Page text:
So, yeah, if all he did was come up with toys, then he did something of lasting meaningfulness.
 
2012-10-08 01:51:20 PM  
The fanboys have arrived.
 
2012-10-08 01:53:43 PM  

Theaetetus: Even dolphins play.


1.) you don't need toys to play
2.) anything can be a toy

Given 2, you seem to think that Jobs could have invented a flourescent toilet brush and, if a misguided child used that as a toy, Jobs' invention would have lasting meaningfulness.
 
2012-10-08 01:59:36 PM  

Feepit: Theaetetus: Even dolphins play.

1.) you don't need toys to play
2.) anything can be a toy

Given 2, you seem to think that Jobs could have invented a flourescent toilet brush and, if a misguided child used that as a toy, Jobs' invention would have lasting meaningfulness.


That's all you got from what I said? Wow. I feel very sorry for you. I'll go play a round of minesweeper in sympathy for your inability to feel.
 
2012-10-08 02:04:37 PM  

Theaetetus: Entertainment is one of the largest sectors of the economy. Toys are with us from our very first days in the crib to the last time we frag some n00b on our deathbed. Some of my father-in-law's last words included saying goodbye to Scrabble. Every society throughout history has had games of some sort. Even dolphins play.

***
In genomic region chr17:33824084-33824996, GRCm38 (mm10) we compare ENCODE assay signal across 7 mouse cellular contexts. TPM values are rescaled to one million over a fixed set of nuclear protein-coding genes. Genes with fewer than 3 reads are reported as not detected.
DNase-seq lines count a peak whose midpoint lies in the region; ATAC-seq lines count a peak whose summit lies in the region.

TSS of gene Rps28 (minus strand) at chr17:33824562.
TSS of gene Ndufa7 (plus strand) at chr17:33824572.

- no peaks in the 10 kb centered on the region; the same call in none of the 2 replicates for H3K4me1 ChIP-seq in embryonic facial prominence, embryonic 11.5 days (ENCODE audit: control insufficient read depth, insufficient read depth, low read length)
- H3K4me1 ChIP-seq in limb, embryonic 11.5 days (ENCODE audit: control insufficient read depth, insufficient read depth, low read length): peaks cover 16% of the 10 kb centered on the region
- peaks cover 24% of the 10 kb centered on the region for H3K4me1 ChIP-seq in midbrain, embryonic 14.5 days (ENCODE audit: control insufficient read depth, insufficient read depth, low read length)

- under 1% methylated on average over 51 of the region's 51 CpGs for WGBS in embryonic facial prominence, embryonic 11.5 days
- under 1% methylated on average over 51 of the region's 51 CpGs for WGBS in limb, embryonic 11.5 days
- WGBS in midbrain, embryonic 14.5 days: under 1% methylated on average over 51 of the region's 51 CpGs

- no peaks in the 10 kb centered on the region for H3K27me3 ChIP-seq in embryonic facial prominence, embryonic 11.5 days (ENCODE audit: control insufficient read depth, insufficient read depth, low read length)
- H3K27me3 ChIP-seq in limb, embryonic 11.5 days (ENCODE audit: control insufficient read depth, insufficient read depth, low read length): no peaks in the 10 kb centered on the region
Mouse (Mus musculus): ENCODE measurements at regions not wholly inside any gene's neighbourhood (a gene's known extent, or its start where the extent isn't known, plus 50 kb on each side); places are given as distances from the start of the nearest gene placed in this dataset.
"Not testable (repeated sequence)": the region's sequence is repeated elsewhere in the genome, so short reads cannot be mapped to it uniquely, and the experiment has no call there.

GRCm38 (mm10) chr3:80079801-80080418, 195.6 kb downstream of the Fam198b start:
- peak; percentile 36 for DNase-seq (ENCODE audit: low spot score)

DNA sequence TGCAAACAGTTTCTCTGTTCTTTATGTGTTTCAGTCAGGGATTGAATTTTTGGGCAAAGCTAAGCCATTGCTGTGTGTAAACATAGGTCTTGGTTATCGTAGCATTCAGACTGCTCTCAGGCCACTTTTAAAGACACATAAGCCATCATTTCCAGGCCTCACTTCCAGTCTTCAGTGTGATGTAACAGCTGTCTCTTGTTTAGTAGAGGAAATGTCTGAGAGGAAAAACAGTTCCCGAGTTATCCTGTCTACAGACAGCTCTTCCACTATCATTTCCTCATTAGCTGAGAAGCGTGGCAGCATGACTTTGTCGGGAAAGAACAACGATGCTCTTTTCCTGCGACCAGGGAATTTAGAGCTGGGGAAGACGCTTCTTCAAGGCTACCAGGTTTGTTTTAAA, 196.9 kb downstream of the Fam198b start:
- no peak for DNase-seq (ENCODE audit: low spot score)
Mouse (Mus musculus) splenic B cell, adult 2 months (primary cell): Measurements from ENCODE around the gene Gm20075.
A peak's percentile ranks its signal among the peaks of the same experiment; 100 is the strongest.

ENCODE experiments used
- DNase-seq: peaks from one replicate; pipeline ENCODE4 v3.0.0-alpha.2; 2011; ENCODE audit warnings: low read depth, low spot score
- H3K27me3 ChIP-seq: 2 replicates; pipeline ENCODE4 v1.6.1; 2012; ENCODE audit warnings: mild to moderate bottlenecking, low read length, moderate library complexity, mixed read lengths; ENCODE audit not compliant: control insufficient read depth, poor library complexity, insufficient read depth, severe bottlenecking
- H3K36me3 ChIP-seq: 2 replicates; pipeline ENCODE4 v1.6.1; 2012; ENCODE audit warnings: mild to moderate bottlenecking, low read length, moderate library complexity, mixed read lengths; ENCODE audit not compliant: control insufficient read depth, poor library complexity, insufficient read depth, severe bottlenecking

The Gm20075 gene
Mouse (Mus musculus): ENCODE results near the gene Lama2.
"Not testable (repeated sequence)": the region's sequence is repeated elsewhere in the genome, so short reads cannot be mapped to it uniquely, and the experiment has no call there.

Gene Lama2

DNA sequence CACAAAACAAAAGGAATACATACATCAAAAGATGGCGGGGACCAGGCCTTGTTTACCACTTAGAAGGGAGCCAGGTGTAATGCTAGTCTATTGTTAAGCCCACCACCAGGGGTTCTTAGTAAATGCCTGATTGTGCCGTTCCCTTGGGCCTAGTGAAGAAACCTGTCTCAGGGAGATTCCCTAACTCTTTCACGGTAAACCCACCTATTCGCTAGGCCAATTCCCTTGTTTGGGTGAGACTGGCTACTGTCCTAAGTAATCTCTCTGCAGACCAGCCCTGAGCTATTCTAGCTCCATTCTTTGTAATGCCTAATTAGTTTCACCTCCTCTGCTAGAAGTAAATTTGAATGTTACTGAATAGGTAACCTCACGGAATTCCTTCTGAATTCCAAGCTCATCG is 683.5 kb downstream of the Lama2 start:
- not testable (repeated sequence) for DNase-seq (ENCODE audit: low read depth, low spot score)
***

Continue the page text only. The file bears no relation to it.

So, yeah, if all he did was come up with toys, then he did something of lasting meaningfulness.


The shelf life is shorter though. Scrabble looks basically the same as it did 40 years ago. Do you think we're going to be on the iPhone 20 in 2042 or we're going to be looking at something totally different? I think it's a reasonable assumption that the lasting impact of the iWhatever isn't very big. People dimly remember their Apple IIe but not in the same way as the light bulb or the automobile.
 
2012-10-08 02:11:28 PM  

Theaetetus: That's all you got from what I said? Wow. I feel very sorry for you. I'll go play a round of minesweeper in sympathy for your inability to feel.


In that case, I'll expand.